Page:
A storyboard is an outline, generally illustrated, that is used in the planning of a television show, movie, commercial, or play. In more recent years, the word has also been applied to video games and web pages. You could think of a storyboard as an illustrated flow chart. The illustrations are somewhat similar to the art in comic books.
Artists create storyboards using either pen and paper or computer software. A storyboard consists of many "frames," with each frame representing a particular scene in the production.
The artist might draw a close-up shot of a damsel in distress, crying for help inside of a burning building. The next storyboard frame might show a firefighter rushing through a blazing door that is about to collapse. And in the next frame, of course, the firefighting hero picks up the woman, who has just fainted, and begins his journey back outside the building to safety.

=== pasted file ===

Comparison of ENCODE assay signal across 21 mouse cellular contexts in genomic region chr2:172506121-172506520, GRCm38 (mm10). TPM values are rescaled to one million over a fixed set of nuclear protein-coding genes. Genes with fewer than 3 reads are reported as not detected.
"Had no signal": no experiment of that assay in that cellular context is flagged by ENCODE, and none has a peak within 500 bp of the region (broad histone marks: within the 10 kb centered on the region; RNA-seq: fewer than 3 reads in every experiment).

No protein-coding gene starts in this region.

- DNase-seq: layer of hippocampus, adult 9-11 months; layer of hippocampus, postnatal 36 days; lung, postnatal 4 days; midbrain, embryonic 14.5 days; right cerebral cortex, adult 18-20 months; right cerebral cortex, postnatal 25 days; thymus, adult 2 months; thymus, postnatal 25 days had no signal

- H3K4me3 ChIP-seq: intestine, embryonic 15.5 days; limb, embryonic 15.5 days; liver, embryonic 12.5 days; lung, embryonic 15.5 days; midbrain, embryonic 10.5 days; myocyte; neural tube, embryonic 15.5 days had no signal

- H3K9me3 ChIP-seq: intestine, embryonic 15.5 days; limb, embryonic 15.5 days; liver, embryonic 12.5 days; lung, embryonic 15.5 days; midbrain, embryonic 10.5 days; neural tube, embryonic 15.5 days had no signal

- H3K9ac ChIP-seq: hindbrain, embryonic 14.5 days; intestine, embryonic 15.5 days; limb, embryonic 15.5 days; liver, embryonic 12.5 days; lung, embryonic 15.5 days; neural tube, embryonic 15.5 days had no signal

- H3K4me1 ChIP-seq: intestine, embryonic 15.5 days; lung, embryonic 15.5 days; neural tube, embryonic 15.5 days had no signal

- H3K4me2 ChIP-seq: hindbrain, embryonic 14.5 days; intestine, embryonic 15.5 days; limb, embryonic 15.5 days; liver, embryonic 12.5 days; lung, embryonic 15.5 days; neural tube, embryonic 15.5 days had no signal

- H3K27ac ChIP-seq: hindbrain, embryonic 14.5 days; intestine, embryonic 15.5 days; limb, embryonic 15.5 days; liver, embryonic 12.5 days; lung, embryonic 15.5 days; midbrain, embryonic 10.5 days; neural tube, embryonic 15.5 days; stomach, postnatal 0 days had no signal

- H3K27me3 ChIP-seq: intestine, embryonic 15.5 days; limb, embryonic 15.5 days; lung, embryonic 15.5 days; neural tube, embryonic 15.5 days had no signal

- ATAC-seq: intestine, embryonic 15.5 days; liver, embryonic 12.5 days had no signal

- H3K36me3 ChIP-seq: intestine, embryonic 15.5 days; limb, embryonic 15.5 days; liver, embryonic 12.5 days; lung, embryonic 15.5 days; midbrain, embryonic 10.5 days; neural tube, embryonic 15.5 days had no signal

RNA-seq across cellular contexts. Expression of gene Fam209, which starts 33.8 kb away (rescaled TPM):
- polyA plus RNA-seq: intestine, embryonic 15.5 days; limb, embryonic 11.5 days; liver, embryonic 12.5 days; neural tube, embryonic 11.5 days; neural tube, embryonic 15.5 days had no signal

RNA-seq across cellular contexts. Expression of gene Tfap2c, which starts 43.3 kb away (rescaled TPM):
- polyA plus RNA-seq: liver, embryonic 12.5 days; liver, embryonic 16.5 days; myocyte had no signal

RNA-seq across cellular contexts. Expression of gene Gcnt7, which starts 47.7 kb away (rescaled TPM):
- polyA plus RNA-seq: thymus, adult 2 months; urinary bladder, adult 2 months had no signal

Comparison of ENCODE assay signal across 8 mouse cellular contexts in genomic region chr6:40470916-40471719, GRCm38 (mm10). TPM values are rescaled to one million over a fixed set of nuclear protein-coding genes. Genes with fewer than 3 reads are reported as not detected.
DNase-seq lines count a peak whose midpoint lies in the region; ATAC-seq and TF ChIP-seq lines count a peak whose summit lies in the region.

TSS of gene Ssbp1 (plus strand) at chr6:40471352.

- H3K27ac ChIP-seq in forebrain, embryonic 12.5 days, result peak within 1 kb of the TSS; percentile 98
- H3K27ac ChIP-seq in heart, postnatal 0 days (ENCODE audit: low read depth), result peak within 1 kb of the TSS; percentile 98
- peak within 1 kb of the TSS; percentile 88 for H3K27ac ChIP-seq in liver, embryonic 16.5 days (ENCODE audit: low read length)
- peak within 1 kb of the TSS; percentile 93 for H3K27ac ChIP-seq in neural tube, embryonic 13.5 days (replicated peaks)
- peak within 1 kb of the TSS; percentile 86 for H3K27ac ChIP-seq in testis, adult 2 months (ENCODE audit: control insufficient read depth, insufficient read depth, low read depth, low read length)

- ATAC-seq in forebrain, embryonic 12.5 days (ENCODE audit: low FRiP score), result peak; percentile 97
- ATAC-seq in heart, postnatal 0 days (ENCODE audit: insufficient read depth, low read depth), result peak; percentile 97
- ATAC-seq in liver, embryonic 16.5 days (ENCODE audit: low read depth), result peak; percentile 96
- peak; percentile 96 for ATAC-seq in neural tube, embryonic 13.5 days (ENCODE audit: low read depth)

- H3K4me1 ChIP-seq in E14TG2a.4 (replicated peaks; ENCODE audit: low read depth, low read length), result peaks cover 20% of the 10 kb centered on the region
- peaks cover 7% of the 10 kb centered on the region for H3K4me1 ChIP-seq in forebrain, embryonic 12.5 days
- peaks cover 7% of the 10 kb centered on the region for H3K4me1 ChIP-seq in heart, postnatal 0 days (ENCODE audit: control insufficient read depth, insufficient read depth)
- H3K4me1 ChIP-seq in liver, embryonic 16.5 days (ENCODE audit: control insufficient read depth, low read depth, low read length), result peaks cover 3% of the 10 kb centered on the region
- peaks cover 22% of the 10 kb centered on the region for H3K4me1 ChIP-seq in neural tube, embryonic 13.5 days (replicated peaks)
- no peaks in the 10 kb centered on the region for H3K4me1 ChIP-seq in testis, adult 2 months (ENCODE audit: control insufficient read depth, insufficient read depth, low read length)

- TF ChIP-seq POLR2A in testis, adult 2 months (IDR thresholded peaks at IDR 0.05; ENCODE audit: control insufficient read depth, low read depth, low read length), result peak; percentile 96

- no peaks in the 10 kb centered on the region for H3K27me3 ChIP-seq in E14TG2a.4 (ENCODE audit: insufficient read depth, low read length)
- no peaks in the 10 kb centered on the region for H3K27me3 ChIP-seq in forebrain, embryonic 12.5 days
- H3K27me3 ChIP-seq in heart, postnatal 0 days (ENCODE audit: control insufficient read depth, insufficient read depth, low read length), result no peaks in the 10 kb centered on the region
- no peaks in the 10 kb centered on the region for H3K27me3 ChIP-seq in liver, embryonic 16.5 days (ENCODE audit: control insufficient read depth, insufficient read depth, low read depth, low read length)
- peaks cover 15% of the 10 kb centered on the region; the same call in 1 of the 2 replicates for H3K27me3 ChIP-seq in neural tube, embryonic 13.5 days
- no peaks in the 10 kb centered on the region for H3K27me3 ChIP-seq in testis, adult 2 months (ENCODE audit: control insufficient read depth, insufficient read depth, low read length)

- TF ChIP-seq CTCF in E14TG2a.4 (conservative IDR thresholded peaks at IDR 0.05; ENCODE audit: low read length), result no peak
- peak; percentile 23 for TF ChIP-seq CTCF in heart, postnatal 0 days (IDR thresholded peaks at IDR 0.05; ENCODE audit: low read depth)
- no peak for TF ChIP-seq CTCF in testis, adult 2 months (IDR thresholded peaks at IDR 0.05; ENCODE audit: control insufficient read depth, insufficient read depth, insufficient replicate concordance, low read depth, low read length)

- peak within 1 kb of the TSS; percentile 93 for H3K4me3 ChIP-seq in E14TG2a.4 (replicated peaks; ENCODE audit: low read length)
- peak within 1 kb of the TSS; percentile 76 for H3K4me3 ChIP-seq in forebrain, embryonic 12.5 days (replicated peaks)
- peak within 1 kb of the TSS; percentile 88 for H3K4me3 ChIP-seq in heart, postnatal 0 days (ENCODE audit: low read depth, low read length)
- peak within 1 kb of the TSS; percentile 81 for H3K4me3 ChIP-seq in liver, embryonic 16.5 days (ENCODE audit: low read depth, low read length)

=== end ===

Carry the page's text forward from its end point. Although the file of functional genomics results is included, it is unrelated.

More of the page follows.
These illustrations help the creators and directors of a production decide if an idea works or if it needs changes. For example, a director may change the camera angle of a particular shot if it does not seem to fit in the storyboard. Storyboards also help ensure that the appropriate props and materials are available to create the set of a production, (i.e. the firefighter's suit and the burning building from our example).
Check out the links below to learn more about storyboards.